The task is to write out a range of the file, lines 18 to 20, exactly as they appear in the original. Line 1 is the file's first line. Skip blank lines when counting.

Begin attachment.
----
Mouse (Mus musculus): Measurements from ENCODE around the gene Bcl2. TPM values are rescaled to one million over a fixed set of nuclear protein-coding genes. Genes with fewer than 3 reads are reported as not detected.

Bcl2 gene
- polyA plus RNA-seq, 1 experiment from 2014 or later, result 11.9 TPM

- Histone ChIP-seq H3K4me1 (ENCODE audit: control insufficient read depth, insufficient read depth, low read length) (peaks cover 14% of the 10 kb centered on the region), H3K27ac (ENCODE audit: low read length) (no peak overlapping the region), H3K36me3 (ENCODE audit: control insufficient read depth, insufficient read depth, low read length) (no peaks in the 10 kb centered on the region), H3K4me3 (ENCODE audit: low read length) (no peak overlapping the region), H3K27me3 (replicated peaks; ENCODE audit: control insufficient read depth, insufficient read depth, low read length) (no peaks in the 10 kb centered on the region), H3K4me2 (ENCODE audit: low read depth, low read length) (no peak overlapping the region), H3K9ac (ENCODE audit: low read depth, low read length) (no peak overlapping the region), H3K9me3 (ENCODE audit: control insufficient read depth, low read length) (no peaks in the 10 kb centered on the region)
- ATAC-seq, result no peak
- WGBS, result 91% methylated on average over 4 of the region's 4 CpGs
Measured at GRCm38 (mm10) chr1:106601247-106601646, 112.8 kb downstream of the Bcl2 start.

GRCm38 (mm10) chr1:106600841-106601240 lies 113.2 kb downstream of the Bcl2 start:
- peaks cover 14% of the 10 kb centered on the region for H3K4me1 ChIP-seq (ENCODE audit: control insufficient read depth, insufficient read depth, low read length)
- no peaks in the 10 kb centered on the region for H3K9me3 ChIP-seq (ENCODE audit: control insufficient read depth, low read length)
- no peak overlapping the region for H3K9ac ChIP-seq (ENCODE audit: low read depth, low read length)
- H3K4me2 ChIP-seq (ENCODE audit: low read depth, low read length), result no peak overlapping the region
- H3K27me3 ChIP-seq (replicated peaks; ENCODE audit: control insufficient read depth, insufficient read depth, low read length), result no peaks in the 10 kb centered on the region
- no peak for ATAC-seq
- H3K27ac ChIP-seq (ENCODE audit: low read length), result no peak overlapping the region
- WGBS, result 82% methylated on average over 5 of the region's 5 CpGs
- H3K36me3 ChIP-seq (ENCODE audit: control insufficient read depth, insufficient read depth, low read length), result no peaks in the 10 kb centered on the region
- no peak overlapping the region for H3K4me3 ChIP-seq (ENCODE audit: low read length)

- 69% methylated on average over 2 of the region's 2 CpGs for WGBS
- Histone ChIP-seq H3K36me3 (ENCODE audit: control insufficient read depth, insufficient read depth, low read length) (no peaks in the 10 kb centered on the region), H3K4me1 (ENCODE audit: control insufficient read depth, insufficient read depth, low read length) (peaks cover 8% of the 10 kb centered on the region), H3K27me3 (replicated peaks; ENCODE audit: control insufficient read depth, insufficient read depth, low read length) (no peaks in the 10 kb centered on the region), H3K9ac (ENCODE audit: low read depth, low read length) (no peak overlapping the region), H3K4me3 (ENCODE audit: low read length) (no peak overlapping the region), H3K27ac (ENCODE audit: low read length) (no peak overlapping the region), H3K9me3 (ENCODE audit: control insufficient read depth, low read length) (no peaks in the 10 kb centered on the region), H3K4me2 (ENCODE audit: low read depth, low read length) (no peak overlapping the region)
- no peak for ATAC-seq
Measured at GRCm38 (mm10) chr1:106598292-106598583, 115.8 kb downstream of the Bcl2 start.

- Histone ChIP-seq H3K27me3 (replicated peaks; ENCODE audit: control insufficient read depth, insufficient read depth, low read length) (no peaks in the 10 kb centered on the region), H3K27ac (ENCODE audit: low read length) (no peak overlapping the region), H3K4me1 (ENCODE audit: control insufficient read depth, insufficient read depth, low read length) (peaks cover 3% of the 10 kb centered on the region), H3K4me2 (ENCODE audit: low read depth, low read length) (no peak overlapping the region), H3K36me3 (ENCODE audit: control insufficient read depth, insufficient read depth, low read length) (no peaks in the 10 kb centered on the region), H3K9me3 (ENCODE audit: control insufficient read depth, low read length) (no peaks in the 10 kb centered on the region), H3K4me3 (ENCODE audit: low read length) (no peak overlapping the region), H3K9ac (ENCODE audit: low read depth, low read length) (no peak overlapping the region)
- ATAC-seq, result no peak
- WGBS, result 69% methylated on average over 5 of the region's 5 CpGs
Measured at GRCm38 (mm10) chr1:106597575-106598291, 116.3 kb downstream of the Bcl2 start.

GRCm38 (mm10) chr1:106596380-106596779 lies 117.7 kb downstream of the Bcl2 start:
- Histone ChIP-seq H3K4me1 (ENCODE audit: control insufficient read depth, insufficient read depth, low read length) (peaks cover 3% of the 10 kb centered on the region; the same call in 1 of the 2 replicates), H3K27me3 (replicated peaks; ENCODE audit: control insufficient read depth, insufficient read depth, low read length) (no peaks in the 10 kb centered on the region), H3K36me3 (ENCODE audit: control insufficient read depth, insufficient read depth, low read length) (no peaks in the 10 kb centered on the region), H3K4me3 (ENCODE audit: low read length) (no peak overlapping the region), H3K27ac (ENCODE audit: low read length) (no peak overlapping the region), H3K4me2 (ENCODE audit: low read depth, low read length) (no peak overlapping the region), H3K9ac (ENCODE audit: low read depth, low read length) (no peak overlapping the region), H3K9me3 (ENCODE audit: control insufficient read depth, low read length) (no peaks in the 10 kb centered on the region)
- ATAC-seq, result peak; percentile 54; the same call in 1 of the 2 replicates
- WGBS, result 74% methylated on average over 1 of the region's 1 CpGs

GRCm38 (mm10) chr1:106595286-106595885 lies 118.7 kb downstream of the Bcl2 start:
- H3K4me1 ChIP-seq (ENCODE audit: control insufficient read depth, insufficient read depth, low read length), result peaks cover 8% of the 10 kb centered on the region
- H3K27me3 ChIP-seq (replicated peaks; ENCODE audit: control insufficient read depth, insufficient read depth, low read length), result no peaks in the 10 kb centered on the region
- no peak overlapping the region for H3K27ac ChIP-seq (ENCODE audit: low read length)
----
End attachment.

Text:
- no peak overlapping the region for H3K4me3 ChIP-seq (ENCODE audit: low read length)

- 69% methylated on average over 2 of the region's 2 CpGs for WGBS
- Histone ChIP-seq H3K36me3 (ENCODE audit: control insufficient read depth, insufficient read depth, low read length) (no peaks in the 10 kb centered on the region), H3K4me1 (ENCODE audit: control insufficient read depth, insufficient read depth, low read length) (peaks cover 8% of the 10 kb centered on the region), H3K27me3 (replicated peaks; ENCODE audit: control insufficient read depth, insufficient read depth, low read length) (no peaks in the 10 kb centered on the region), H3K9ac (ENCODE audit: low read depth, low read length) (no peak overlapping the region), H3K4me3 (ENCODE audit: low read length) (no peak overlapping the region), H3K27ac (ENCODE audit: low read length) (no peak overlapping the region), H3K9me3 (ENCODE audit: control insufficient read depth, low read length) (no peaks in the 10 kb centered on the region), H3K4me2 (ENCODE audit: low read depth, low read length) (no peak overlapping the region)